12. There are many graphic designers but few typeface designers, and yet many designers are doing logotype design. I have seen many bad logotype designs in Hong Kong these days. As a typeface designer, what’s your opinion?

In terms of lettering and logotype design, ugly is the new beautiful at the moment! Especially for Chinese. All of a sudden, everyone wants custom type. And all of a sudden, everyone with Adobe Illustrator can do it! Typeface design is quite different from lettering. Typeface design requires a lot of patience and technical know-how, and the designer cannot control how the typeface will be used in an actual design piece. Lettering should form part of the foundational skills of a graphic designer really. It’s about balancing black and white, negative and positive. Shouldn’t every designer have this skill already?

* * *

I think there is more than enough ground to cover. There won’t be enough time to discuss all of these points in the programme anyway.

Let me know what you think, and where/when we should meet tomorrow.


Lecture videos


Type anatomy explained through lead type (Univers Condensed 30pt): point, pica, em, en, leading (in Cantonese)
A demonstration of paragraph and character styles (including nested styles) in InDesign (in Cantonese)
On Chinese–English bilingual typography: historical origins, matching Chinese and Latin type, bilingual layout and information hierarchy, detail bilingual typography (in English and Cantonese)
A lecture on the legibility of Latin and Chinese type (in English and Cantonese)
A lecture on the small details that make typography read and look great: orthography, numerals, alignment, detailing, hyphenation & justification (in English and Cantonese)

Information design

An introduction to information visualisation, with classic/historical examples and some information design principles (in Cantonese)
A short introduction to the POEMS observational research framework (in Cantonese)
Wayfinding design principles (1) Cognitive maps (2) Kevin Lynch’s five key environmental components (3) Per Mollerup’s wayfinding strategies (in Cantonese)
A wayfinding system design case study: Jockey Club Innovation Tower (in Cantonese)

Baseline grid

Teaching notes on how to set up a baseline grid in InDesign. This document is a slightly revised and reformatted document previously available here.

Download in PDF format

A baseline grid is based on the leading of the continuous text (body text) of a publication. Leadings and paragraph spaces of all text in a complex publication would then be mathematically derived from this leading. A baseline grid ensures that the sizes and leadings all text in a complex publication are related to each other and are locked into place, so that they line up across columns as well as across pages. Baseline grids are almost always used in newspapers, and often in other complex publications such as magazines and textbooks.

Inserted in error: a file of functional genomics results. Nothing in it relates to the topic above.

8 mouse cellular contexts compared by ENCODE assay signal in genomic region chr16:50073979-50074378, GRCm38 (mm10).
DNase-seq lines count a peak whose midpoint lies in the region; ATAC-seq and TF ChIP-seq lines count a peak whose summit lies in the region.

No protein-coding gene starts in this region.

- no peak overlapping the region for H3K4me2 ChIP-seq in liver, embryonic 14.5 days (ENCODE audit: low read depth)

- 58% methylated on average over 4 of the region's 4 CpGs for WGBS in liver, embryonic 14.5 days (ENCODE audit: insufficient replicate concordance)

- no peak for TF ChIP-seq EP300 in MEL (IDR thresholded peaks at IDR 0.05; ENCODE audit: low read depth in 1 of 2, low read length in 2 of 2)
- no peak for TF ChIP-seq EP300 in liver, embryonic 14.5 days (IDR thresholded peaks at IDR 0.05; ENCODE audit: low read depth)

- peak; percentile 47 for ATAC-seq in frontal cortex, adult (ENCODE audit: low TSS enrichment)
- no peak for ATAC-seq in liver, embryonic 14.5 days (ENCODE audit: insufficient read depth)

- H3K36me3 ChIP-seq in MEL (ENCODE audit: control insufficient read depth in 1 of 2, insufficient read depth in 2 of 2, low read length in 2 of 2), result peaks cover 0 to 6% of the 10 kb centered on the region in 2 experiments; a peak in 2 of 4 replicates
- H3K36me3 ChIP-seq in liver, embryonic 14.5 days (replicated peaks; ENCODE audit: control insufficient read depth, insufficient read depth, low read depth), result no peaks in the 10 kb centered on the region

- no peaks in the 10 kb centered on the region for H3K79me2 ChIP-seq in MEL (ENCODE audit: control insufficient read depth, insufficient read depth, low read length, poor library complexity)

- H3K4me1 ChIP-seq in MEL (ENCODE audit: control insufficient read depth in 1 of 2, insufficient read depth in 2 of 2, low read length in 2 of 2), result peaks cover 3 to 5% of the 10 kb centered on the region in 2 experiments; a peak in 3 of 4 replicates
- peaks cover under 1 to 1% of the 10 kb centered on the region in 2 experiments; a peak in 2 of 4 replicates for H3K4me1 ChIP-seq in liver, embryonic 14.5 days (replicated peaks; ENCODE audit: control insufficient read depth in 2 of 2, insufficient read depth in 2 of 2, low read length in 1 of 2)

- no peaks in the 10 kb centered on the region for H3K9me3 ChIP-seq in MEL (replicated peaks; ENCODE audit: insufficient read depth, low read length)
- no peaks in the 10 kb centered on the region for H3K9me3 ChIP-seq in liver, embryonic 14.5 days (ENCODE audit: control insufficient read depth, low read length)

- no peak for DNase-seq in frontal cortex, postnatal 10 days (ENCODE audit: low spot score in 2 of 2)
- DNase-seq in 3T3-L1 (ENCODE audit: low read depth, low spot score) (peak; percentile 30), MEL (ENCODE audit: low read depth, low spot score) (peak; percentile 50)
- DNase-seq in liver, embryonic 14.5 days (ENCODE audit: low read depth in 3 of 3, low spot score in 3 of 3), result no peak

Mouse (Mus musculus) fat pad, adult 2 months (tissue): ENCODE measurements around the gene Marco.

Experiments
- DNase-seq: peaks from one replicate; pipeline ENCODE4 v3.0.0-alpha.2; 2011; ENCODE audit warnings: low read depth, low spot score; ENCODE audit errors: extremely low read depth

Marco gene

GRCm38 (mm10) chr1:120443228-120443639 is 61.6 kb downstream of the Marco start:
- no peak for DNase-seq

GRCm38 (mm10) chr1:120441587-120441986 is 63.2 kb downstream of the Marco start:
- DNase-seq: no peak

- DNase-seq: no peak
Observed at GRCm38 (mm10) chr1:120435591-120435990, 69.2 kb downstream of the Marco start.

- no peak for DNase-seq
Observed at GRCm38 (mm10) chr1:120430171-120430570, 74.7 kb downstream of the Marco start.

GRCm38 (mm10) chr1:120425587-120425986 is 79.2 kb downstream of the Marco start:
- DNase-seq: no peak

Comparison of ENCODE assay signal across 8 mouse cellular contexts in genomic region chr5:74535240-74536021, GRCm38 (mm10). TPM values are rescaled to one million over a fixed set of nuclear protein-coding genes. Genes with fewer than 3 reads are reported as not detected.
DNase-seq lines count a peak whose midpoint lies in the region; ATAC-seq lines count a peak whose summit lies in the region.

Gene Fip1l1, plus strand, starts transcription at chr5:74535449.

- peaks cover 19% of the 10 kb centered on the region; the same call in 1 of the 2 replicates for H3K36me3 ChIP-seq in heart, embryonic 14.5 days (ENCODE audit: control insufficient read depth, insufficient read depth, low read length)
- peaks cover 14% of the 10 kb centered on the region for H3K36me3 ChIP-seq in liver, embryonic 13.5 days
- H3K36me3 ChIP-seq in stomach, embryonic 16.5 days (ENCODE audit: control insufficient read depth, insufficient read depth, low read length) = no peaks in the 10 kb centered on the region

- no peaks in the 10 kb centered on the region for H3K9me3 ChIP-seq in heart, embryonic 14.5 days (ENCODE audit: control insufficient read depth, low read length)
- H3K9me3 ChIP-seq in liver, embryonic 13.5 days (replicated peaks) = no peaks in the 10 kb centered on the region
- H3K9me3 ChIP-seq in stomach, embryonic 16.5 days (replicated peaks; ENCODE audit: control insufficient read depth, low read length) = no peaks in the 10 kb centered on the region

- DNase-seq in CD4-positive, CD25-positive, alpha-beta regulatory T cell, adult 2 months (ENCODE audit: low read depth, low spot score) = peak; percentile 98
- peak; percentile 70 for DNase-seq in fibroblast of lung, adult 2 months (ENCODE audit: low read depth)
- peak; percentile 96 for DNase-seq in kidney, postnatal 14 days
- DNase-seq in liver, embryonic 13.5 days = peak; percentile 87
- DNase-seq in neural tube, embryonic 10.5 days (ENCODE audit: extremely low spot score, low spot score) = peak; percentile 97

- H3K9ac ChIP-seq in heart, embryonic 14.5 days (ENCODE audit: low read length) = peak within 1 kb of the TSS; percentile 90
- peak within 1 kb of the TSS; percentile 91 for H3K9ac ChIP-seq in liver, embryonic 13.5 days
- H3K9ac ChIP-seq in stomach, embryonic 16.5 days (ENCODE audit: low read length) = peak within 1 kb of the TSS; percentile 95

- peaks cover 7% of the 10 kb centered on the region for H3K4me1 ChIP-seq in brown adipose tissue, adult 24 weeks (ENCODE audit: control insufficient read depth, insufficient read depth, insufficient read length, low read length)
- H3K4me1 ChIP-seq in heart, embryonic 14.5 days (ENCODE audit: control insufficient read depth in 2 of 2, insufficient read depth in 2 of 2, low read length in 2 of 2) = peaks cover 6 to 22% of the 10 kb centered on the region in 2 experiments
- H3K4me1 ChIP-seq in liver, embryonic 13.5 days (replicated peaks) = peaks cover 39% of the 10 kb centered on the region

Digital typography

‘In typography there is no technical step which is not at the same time an aesthetic decision’ — Emil Ruder

Some teaching notes on digital typography. This is a sightly revised version of the previous document that was available here for download.

Download in PDF format

Since the advent of printing with movable type, typography and technology have become inseparable. If we are to accept the definition of typography as the mechanical production of written language, then we must have an intimate understanding of our prevailing typesetting technology – the computer and its software and output devices – in order to become competent typographic designers. There is craftsmanship involved in digital typesetting; creativity is also built upon the foundation of understanding the technology. 

Bilingual typography: Hong Kong case studies

This keynote presentation was delivered at the Multilingual Typography Symposium at the Hong Kong Polytechnic University in 2011. Through considering the socio-political and socio-linguistic evolutions of bilingualism in Hong Kong, the presentation argues that visual harmony is not always the ultimate concern in cross-cultural typography – its effectiveness depends on how the two languages or scripts as well as their semantic components interact with each other under different contexts and purposes. With a systemic approach, the presentation examines case studies of bilingual typography in Hong Kong, considering bilingualism in terms of parallel translations, code-mixing and code-switching. A comparative descriptive framework for bilingual typography is also presented.

Bilingual typography: Hong Kong case studies from Keith Tam

Typographic hierarchy and legibility research